Set in India in the 1980s and 1990s, this series of cases concerns the attempts by the Unilever division Hindustan Lever Limited (HLL) to create, market, and distribute a detergent for India’s rural poor. The upstart, low-priced Nirma detergent, manufactured by a former chemist, has overtaken HLL in the detergent market primarily because Nirma is being distributed and sold to this previously ignored segment of India’s population. In this war of laundry powders, HLL must revise its traditional practices in manufacturing, marketing, and distribution pursuant to C. K. Prahalad and Allen Hammond’s theory of the worldwide four-tiered market, in which the “bottom of the pyramid” is an untapped and potentially lucrative market. See also UVA-E-0266, UVA-E-0268, and UVA-E-0269.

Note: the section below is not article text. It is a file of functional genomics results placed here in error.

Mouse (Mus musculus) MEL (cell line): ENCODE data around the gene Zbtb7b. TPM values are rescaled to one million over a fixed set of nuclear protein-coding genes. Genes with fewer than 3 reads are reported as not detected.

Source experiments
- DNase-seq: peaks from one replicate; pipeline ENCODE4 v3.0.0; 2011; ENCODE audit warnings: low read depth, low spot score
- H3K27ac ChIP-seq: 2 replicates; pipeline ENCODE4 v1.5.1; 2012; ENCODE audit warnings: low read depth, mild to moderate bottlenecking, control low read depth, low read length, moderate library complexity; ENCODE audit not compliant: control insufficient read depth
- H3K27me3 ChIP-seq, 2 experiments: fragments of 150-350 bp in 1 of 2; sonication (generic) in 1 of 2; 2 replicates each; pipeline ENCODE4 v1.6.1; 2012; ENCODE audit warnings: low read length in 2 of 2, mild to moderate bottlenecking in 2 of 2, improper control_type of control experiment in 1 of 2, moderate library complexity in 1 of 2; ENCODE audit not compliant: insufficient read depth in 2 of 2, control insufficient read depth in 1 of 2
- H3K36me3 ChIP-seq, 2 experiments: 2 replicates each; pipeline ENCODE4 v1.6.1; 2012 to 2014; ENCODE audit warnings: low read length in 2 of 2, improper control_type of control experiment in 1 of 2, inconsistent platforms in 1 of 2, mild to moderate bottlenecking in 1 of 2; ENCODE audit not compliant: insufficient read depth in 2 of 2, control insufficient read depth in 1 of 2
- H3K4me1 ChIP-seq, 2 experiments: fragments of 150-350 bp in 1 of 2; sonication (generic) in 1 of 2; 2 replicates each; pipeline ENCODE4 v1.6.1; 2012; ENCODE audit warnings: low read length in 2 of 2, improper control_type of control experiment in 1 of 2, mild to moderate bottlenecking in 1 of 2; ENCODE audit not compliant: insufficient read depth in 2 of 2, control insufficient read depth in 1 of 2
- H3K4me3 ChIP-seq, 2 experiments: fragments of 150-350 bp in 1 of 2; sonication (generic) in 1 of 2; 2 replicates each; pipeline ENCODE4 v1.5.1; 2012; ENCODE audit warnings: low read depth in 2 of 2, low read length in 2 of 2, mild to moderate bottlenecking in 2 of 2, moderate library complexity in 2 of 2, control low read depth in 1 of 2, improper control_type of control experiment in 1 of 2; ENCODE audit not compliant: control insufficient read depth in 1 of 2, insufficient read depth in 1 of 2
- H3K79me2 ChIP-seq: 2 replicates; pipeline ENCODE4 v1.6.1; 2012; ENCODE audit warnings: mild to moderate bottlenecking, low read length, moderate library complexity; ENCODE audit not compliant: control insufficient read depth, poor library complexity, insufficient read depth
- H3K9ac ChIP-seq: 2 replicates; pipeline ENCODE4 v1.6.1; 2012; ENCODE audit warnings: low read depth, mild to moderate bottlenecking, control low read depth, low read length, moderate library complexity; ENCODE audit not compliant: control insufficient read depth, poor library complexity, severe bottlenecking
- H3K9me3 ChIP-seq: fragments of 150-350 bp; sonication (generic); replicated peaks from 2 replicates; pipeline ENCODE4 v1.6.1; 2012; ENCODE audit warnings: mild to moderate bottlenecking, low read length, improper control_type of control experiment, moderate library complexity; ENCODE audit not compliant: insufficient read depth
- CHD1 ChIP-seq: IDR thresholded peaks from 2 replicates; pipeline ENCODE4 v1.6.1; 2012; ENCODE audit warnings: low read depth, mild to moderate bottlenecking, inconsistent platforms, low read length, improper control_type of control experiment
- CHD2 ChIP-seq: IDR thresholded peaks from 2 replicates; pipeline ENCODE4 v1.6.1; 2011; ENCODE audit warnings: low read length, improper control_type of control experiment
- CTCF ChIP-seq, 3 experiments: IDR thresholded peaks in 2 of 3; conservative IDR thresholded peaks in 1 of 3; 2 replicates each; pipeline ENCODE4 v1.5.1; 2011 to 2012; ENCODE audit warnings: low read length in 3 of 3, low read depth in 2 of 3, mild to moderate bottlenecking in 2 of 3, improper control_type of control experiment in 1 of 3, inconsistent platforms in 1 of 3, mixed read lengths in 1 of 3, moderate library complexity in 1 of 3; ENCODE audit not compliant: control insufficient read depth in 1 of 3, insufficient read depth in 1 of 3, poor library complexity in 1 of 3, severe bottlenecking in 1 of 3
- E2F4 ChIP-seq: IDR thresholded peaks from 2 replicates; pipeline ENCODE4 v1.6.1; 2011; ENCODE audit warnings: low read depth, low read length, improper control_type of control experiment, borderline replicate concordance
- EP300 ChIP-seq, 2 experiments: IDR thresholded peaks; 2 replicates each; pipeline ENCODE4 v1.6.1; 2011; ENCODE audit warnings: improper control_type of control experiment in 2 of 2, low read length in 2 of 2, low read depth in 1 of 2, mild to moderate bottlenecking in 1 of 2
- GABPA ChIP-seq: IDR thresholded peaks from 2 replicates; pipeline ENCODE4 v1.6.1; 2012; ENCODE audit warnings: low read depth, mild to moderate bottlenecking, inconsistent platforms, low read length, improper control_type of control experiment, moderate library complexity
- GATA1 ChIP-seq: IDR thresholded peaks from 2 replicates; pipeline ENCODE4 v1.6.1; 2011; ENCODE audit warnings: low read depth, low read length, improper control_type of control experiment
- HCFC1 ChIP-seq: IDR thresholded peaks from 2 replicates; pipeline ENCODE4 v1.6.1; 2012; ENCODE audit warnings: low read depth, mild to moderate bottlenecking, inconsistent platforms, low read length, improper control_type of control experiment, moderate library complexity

Darden Business Publishing – University of Virginia